The Oldest-Known Earth Rock was found on the Moon

The Oldest-Known Earth Rock was found on the Moon

The sample returned by Apollo 14, 48 years ago, contains the oldest Earth Rock discovered till date.

The Oldest-Known Earth Rock was found on the Moon

Where would you look for the oldest Earth rock? Probably in the ocean or somewhere underground. As it turns out, the oldest Earth rock was found on the Moon! Yes, you heard it right. An international group of scientists from Center for Lunar Science and Exploration (CLSE) reported that the oldest known Earth rock might have been in a sample returned from the Moon by Apollo 14, 48 years ago. CLSE is part of NASA’s Solar System Exploration Research Virtual Institute (SSERVI). This amazing finding was published in the journal, ‘Earth and Planetary Science Letters’.

Why is the Earth rock on the Moon?

It is believed that the rock broke off the Earth after the planet collided with asteroids. Eventually, the jettisoned rock crashed into the Moon about 4 billion years ago. At the time, the Moon was three times closer to the Earth. The team led by Jeremy Bellucci and Professor Alexander Nemchin found a two-gram fragment of granite which contained quartz, feldspar, and zircon crystals. These materials are all common on Earth but are not found on the Moon. The rock is a type of felsite that can only be created through plate tectonics which is absent on the Moon.

Analysis of the Earth Rock

Further analysis of the Earth rock fragment showed that it crystallized after being oxidized in an Earth-like environment with similar temperatures. On the other hand, the Moon has a reducing environment and high temperatures that would not allow for oxidation. The rock was likely crystallized about 20 kilometers below the Earth’s surface. It may very well be that the crystallized rock was excavated by a large meteorite crash. The free-floating rock eventually landed on the Moon. David A. Kring, a CLSE Principal Investigator, referred to the importance of this discovery by saying,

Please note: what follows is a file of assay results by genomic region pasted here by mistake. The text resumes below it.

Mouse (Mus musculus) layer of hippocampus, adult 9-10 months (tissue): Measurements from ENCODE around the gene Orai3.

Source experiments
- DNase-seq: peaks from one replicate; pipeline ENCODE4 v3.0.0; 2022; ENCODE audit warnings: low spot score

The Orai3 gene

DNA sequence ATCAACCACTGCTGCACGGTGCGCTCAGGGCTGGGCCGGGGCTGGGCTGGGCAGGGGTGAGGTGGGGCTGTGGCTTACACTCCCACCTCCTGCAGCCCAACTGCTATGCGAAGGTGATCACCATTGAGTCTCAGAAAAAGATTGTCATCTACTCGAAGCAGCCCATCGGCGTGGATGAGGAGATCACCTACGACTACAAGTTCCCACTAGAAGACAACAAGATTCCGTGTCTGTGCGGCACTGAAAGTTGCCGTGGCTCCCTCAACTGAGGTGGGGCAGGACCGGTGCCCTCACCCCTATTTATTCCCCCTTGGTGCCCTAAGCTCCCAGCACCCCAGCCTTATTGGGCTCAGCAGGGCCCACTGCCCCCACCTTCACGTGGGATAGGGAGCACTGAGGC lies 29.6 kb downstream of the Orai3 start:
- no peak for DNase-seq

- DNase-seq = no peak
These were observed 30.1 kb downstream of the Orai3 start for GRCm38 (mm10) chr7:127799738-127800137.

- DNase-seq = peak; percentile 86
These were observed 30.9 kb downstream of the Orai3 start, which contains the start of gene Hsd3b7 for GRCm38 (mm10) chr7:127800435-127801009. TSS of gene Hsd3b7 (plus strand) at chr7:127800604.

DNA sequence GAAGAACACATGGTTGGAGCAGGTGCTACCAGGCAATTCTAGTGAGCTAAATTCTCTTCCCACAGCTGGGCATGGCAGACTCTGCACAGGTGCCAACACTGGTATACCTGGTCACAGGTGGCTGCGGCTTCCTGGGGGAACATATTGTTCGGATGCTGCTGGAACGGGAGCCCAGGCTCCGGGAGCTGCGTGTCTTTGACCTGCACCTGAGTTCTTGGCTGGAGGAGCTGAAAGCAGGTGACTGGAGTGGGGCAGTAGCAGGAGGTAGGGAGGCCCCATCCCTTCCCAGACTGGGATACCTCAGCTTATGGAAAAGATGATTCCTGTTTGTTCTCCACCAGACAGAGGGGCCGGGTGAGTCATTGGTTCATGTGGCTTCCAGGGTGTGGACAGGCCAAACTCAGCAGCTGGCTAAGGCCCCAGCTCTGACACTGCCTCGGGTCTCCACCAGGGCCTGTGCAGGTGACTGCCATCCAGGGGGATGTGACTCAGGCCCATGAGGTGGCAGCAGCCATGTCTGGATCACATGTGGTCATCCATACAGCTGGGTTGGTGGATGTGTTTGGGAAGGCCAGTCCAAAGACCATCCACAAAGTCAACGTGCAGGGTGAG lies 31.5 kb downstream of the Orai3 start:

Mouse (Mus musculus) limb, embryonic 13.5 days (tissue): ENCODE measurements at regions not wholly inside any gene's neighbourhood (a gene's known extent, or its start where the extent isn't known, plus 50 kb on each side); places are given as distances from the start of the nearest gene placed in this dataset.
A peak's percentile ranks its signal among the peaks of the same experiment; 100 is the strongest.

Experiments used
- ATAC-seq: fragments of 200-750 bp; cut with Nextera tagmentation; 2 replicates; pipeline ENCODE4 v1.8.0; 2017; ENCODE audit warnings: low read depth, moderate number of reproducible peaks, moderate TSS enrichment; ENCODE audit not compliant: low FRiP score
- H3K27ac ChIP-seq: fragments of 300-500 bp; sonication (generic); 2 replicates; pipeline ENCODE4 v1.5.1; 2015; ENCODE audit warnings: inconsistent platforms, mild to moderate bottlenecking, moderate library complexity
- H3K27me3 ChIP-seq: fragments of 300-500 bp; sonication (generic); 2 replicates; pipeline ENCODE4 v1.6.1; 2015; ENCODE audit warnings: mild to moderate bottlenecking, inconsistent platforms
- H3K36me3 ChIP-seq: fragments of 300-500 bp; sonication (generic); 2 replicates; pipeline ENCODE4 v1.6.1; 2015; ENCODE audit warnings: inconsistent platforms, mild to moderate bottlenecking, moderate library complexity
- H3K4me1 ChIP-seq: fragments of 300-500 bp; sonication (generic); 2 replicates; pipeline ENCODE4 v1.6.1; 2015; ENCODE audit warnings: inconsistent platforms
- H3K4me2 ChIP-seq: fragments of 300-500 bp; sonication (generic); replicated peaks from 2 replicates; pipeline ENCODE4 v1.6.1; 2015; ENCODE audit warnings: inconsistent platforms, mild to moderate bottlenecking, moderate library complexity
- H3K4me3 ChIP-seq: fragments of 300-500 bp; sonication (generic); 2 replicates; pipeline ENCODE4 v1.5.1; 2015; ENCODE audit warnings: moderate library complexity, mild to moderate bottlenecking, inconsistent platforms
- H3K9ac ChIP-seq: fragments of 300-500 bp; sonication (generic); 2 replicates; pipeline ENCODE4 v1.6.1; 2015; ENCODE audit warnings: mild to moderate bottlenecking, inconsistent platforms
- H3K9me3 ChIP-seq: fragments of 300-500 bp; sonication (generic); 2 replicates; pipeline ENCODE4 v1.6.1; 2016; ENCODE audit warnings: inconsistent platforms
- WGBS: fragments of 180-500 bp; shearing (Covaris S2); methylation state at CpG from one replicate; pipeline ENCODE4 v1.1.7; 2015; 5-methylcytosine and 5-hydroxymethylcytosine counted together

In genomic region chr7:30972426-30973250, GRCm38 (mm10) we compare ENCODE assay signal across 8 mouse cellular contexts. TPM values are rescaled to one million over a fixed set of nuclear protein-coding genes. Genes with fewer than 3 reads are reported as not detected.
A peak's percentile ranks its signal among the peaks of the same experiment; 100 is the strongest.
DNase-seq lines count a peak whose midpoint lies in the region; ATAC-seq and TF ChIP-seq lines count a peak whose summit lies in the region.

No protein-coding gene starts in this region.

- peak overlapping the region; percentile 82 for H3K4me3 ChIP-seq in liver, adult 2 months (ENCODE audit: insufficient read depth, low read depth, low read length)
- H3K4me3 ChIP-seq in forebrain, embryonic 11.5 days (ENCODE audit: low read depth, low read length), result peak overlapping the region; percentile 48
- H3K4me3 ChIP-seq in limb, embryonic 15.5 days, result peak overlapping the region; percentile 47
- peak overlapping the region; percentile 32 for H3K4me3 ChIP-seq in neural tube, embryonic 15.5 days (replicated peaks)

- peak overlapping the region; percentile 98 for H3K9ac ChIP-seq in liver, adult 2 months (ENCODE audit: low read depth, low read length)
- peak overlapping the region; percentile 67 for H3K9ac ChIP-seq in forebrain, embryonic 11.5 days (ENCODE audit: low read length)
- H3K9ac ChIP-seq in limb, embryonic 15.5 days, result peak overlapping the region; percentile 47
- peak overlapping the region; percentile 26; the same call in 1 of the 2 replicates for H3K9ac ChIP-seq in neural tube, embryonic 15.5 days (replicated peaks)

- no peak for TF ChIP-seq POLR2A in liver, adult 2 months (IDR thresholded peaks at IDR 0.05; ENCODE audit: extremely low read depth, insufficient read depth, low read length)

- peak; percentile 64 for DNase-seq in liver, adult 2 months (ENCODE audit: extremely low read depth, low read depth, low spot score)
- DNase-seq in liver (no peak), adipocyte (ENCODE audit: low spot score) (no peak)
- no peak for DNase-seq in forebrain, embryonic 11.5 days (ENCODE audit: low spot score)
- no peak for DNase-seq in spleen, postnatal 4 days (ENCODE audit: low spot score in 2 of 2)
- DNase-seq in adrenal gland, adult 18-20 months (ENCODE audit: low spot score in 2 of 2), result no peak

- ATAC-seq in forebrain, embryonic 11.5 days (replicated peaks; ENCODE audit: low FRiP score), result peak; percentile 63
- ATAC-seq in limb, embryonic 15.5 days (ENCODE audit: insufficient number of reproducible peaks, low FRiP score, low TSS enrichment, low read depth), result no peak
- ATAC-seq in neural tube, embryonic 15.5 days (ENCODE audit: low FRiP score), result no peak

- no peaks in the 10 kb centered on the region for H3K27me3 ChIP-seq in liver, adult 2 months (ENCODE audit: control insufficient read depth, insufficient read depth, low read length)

“It is an extraordinary find that helps paint a better picture of early Earth and the bombardment that modified our planet during the dawn of life. It was confirmation that we had something granitic and that we had large enough impact events to launch things from the Earth. It’s amazing that the rock survived.”

Bellucci further explained the reason why it originated from the Earth. He said,

“If it formed on the moon, it must have formed 167 kilometers (104 miles) deep. Even a massive impact on the moon would not be able to dig up rocks from that far down.”

Is the Evidence enough?

This isn’t the exact proof that the rock is not from the Moon. However, the evidence is quite compelling. Also, the Moon was once part of the Earth before a huge asteroid ejected it out of the planet. It is convincing because, in the early history of our solar system, asteroids were in abundance. Pieces of Mars have also fallen on Earth after they were knocked away in space. It is entirely possible that some of the debris landed on the Moon. Furthermore, the rock is preserved after so many years because the Moon lacks any weather and/or geological processes that would affect the crashed Earth rock. William Bottke, from the Southwest Research Institute (SwRI), elaborated that in the following words:

“Earth’s been hit by a lot of very big things, and it’s conceivable that some of those impacts have ejected material far enough away that it’s been able to escape the clutches of Earth and make it to the moon. What they’ve pointed out is an interesting inconsistency and they’ve pointed out a possible hypothesis, and now we get to figure out whether it holds water or not.”

The Bottom Line

After this discovery, we now have a clearer picture of what the rocks looked like during the early phases of the Earth. Scientists suggest that this isn’t the only rock that got knocked out of our planet. It is also possible that the other rock samples from the Apollo missions contain rocks from Earth too. Kring believes that the scientists will be combing through the other rock samples soon. Only a small fraction of the total 382 kilograms of rocks brought back have been studied so far. On the bright side, the techniques used to analyze these rocks are improving constantly. When we go back to the Moon, searching for more Earth rock samples may be worth it.

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